When It Starts to Rain, Don’t Make It Pour Unquestionably the most difÞcult part of a hearing is treat-ment with rougher-than-kid gloves. An agency witness
Crouching Hearing Hidden Legislation
should anticipate hearing at least one Member strongly object to the testimony or receive harsh rebukes for the per-ceived impact of recommendations on the MemberÕs state, district, or constituency. House and Senate committee staff offered some valuable insights derived from years of observing witnesses in uncomfortably hot seats. Their para-mount themeÑwitnesses must be courteous and deferential to Members at all times. Witnesses should not take harsh objections personally and should avoid an adversarial pos-ture at all costs, realizing that each Member has constituen-cies to protect. HereÕs what they suggest when conßict is likely or at hand.
A Preemptive ÒHeads Up.ÓCommittee staff recom-mended that witnesses give Members or staff a heads-up to potentially troublesome aspects of their testimony by meet-ing in advance. Establishing an understanding and offering to discuss alternative approachesÑwithout compromising your Þndings or recommendationsÑcan lead to fair treat-ment at the hearing. ÒIf staff are comfortable with and understand your argument,Ó said a Senate committee staffer, Òthey may be less likely to steer their Member to an attack.Ó If your recommendations are perceived to nega-tively affect a particular program that is near and dear to a MemberÕs heart (or district), do your best to keep your focus on the credibility of your work.
Disagreements Will Happen.ÒAngering someone on the dais is invariably part of the process,Ó commented an ex-perienced Senate counsel. ÒJust donÕt be political in doing so. Present what you believe to be the truth and the facts.Ó He added with a hint of relief, ÒOf course, IÕve never had to sit in that (witness) chair.Ó If it is necessary to correct a SenatorÕs or RepresentativeÕs mistake, do so very deli-cately. Another counsel thinks it more prudent for a witness to clarify the disputed point in writing for the record, fol-lowing the hearing.
Interrupting or rebutting a Member is rarely wise. Never argue, even if you are baited. If strongly challenged, committee staff suggest that witnesses limit their response to a respectful ÒweÕll have to agree to disagree,Ó and stop there. Again, witnesses should understand they have a subordi-nate role to the Members within the hearing choreography. ÒEven if youÕre convinced you are right,Ó advises a Senate staff director, ÒMembers donÕt necessarily want to hear that. Showing deference is often preferable to standing up for a principle that is not being well received, legitimately or not.Ó A House counterpart has a similar take: ÒBe respectful and acknowledge there are multiple sides to an issue. Express understanding that Members are entitled and expected to rep-resent their personal views and those of their constituents.Ó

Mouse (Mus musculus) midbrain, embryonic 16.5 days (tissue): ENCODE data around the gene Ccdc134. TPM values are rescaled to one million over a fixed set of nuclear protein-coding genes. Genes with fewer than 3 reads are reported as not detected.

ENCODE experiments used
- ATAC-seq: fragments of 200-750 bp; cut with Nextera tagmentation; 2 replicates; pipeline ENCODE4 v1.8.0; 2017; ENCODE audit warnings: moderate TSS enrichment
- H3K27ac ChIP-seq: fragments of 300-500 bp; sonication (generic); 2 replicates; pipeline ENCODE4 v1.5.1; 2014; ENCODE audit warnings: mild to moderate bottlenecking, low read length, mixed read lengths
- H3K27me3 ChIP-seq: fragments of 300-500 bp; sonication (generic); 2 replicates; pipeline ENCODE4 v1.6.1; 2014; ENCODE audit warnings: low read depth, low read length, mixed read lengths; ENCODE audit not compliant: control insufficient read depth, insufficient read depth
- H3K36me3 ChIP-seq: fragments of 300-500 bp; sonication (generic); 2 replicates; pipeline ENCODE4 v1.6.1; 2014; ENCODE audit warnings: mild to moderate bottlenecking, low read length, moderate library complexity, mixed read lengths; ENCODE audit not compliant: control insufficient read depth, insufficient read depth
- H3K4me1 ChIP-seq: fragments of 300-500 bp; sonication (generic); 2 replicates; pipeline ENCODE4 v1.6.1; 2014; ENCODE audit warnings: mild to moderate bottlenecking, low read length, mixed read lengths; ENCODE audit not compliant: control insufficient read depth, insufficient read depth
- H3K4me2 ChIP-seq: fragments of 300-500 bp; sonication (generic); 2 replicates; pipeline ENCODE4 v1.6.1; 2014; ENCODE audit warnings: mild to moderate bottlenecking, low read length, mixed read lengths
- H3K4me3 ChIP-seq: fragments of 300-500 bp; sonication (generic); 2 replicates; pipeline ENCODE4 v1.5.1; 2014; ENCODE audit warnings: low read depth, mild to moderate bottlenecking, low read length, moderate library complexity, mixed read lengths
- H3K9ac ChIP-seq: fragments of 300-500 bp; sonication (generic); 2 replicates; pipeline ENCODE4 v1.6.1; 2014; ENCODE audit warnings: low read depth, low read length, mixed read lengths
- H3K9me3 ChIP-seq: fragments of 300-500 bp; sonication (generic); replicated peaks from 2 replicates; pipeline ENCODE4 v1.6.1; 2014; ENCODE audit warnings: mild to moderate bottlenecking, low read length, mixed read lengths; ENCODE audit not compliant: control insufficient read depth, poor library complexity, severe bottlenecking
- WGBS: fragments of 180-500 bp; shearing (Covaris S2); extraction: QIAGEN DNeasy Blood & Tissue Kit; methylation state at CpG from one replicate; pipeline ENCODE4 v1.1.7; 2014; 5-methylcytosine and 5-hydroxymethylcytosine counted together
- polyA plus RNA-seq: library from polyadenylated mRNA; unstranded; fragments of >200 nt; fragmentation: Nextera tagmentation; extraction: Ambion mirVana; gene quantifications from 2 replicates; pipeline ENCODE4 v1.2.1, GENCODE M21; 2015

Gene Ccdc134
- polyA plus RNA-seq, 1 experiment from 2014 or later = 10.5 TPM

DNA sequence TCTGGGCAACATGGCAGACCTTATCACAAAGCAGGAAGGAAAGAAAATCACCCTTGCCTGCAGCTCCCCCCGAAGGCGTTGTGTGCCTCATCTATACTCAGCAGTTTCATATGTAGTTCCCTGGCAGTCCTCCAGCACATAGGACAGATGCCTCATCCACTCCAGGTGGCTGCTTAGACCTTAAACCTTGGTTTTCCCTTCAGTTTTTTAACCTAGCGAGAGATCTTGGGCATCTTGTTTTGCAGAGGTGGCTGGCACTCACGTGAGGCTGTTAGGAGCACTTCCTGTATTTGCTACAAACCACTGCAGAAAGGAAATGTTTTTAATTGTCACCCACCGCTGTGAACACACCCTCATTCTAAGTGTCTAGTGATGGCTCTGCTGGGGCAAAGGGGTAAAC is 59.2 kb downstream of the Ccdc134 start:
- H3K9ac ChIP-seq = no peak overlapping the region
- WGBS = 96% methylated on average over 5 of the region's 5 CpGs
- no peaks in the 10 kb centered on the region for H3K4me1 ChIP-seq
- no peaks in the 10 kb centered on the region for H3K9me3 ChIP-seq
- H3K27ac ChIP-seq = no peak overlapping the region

Final Jeopardy.What, then, to do when despite the utmost exertion of reason, restraint, and professionalism, one con-tinues to be buffeted by a vociferous and highly agitated Member? Ducking may be a natural reaction, but it is rarely an option. This is a moment where discretion must override valor. A former Senate counsel, now enjoying the relative serenity of the private sector, recognizes that tempests gen-erally donÕt reßect poorly on the witness. ÒCandor and tact trump anger from a Member every time. It may be an unpleasant exercise, but as long as you are truly doing your job and doing it professionally, the other Members on the panel will see the anger as merely that.Ó Witnesses should neither expect nor seek the Þnal word. That belongs to Members, whose views have been afÞrmed and ratiÞed in our electoral process, and who face the arduous task of reconciling their votes amidst the wide spectrum of advice they have heard. Agency witnesses can take solace and pride in doing their best to assist policy-makers with concise, informative, and respectful testimony. It is the public element of a job well done. That is, of course, until you receive a stack of detailed and compre-R hensive post-hearing questions. . . .
Spring/Summer 2002